From Publishers Weekly
For Kip Dawson, an unhappily married man with a son who blames him for his first wife's death, winning a trip into orbit is a dream come true. But when a meteorite slices through the ship, killing the pilot and severing all lines of communication, the dream quickly becomes a nightmare. Nance is well-known for his aviation thrillers, and with Orbit
he successfully ventures into the near future with this tale of privately funded space flight gone awry. Nance is no newcomer to narration and it shows. He reads with an assured, confident voice and moves the story along with the pacing of an expert raconteur. His vocal modulations to distinguish between characters are subtle but effective. Most of his accents sound true. The use of a walkie-talkie like voice filter to indicate when characters are speaking over the phone or radio is a nice touch that makes conversations more vivid. Kudos to Nance for crafting such a taut thriller and for infusing his performance with such heart and vigor, proving that he is the only person who should narrate his books.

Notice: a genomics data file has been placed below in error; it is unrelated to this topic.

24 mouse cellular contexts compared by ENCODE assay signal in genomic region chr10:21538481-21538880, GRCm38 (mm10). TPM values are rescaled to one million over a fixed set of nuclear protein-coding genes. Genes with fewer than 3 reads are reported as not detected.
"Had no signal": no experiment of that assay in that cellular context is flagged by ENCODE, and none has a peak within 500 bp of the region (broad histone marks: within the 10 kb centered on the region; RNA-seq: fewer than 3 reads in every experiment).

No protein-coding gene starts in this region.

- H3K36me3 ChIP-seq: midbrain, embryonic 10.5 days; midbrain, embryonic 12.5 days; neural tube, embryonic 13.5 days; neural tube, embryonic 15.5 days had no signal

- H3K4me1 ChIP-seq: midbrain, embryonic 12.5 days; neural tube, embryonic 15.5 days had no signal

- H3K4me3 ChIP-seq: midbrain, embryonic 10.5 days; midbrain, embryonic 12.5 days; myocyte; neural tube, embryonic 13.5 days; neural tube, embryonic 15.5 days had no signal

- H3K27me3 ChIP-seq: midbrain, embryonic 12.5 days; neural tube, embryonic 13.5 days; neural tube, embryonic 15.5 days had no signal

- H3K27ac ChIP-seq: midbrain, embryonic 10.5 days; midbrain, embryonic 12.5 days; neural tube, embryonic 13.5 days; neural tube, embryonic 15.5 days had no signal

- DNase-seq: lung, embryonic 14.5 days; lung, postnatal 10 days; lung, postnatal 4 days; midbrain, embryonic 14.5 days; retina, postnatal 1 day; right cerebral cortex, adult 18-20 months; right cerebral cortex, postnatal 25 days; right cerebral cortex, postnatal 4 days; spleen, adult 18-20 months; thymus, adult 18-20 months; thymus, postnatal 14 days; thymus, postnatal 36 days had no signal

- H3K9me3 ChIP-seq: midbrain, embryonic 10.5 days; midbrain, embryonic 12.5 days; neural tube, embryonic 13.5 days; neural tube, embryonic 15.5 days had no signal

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In Nance's eighteenth novel, the scene is once again set in the wild blue yonder. It's 2009, and the protagonist, Kip Dawson, has won a seat on an American Space Adventure spacecraft, Intrepid
, which will orbit the earth. There are problems: a rock smashes into the craft, killing the pilot and the radios, leaving Dawson to fly it back to Earth. He writes his epitaph on the craft's laptop computer, not knowing that thousands of people have received it on the Internet, triggering a vast struggle to rescue him. As always with Nance, there is plenty of aircraft jargon to please his techno-crazed fans. George CohenCopyright © American Library Association. All rights reserved